Thermal properties of bark
Document Type: Journal Article
Author(s): R. E. Martin
Publication Year: 1963

Cataloging Information

  • Acer saccharum
  • bark
  • elevation
  • forest management
  • hardwood forests
  • heat
  • heat effects
  • Liquidambar styraciflua
  • moisture
  • pine forests
  • Pinus banksiana
  • Pinus echinata
  • Pinus strobus
  • Populus deltoides
  • Populus grandidentata
  • Pseudotsuga menziesii
  • Quercus alba
  • Quercus rubra
  • statistical analysis
  • temperature
  • Ulmus americana
  • wood
  • wood chemistry
Record Maintained By:
Record Last Modified: June 1, 2018
FRAMES Record Number: 38874
Tall Timbers Record Number: 13495
TTRS Location Status: In-file
TTRS Call Number: Fire File DDW
TTRS Abstract Status: Okay, Fair use, Reproduced by permission

This bibliographic record was either created or modified by the Tall Timbers Research Station and Land Conservancy and is provided without charge to promote research and education in Fire Ecology. The E.V. Komarek Fire Ecology Database is the intellectual property of the Tall Timbers Research Station and Land Conservancy.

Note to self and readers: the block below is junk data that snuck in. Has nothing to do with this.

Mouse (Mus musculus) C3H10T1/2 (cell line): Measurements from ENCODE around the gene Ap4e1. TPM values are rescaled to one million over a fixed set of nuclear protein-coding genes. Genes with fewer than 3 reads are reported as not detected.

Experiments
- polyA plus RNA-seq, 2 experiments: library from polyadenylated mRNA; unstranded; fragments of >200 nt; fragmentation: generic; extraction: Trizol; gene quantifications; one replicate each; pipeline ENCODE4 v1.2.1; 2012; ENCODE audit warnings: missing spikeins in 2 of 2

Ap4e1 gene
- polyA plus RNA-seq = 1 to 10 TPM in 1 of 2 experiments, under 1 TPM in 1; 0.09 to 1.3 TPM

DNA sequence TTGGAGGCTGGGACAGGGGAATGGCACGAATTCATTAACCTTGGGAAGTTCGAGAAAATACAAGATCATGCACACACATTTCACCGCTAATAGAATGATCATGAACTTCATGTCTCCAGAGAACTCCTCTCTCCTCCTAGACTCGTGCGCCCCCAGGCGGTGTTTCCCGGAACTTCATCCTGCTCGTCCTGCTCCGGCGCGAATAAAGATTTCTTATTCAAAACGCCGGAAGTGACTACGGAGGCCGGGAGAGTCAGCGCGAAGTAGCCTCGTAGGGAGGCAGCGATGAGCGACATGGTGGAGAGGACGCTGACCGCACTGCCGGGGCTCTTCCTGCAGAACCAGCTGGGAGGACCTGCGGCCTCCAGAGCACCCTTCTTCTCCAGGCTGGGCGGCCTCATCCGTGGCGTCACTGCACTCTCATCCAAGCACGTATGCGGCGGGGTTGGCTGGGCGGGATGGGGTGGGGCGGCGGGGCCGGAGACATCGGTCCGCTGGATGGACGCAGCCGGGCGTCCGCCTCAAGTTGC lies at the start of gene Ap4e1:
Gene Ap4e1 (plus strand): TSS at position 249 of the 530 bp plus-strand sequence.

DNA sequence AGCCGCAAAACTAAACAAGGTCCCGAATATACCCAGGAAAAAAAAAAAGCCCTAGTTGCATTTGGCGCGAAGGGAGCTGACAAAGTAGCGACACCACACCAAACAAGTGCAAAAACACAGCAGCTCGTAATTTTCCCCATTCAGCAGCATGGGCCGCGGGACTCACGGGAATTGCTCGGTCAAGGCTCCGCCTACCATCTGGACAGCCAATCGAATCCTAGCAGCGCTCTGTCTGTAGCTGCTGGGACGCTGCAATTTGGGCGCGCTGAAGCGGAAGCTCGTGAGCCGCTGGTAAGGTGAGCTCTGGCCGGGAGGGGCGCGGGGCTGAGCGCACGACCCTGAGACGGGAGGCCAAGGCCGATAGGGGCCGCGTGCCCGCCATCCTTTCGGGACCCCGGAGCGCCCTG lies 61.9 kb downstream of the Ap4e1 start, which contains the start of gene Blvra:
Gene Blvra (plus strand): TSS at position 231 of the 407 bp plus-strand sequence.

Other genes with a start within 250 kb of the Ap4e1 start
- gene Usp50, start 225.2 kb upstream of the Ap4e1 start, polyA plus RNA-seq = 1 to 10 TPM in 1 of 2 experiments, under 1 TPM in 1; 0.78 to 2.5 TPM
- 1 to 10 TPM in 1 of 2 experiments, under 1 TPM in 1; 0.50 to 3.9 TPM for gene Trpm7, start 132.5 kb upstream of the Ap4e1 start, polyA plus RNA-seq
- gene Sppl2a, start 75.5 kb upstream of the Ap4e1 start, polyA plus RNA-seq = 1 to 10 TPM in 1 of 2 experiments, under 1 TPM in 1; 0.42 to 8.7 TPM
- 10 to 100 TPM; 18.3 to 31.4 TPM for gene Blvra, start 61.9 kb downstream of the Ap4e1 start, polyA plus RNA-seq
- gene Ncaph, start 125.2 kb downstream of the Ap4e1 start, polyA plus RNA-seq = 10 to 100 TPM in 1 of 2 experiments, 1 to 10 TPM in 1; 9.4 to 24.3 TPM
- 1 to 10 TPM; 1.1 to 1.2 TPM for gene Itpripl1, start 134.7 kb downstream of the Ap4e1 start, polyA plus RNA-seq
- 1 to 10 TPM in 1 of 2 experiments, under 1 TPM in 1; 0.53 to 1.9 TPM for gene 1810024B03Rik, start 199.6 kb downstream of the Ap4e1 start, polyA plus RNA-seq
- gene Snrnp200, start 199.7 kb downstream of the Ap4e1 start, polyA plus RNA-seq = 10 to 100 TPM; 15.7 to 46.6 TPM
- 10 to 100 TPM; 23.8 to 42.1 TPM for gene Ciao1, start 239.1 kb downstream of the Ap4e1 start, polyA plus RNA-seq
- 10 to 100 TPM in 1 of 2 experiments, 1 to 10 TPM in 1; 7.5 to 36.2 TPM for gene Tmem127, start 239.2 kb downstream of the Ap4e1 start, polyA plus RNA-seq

The physical properties of bark are virtually uninvestigated, and the resulting lack of knowledge has relegated bark to the role of residue. Significant among these properties are thermal characteristics, which are basic to the use of bark as thermal insulation. This paper presents the results of an investigation on three thermal properties of bark. Thermal conductivity of bark from several tree species was measured by the heated probe method. Based on these results, an adequate prediction of bark conductivity can be made from knowledge of its density, moisture content, and temperature. Bark is a somewhat better insulator than wood of the same density and also exhibits less anisotropy than does wood. Specific heat and elevation of specific heat due to moisture sorption were measured using a standard laboratory procedure. Bark and wood are shown to be nearly equal in their ability to absorb heat. Thermal diffusivity of bark was calculated from measured values of thermal conductivity, specific heat, and density. Over wide ranges of bark density, moisture content, and temperature little variation of thermal diffusivity occurs.

Martin, R. E. 1963. Thermal properties of bark. Forest Products Journal, v. 13, no. 10, p. 419-426.